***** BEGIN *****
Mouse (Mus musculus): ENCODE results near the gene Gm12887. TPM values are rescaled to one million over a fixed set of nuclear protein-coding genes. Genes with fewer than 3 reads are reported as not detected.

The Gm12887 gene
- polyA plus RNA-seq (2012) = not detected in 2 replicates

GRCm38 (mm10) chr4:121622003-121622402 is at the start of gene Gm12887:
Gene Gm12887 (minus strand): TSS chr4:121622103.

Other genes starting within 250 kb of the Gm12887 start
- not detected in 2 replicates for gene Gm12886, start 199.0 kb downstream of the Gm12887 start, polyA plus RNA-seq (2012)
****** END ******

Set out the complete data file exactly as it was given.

Mouse (Mus musculus): ENCODE results near the gene Gm12887. TPM values are rescaled to one million over a fixed set of nuclear protein-coding genes. Genes with fewer than 3 reads are reported as not detected.

The Gm12887 gene
- polyA plus RNA-seq (2012) = not detected in 2 replicates

GRCm38 (mm10) chr4:121622003-121622402 is at the start of gene Gm12887:
Gene Gm12887 (minus strand): TSS chr4:121622103.

Other genes starting within 250 kb of the Gm12887 start
- not detected in 2 replicates for gene Gm12886, start 199.0 kb downstream of the Gm12887 start, polyA plus RNA-seq (2012)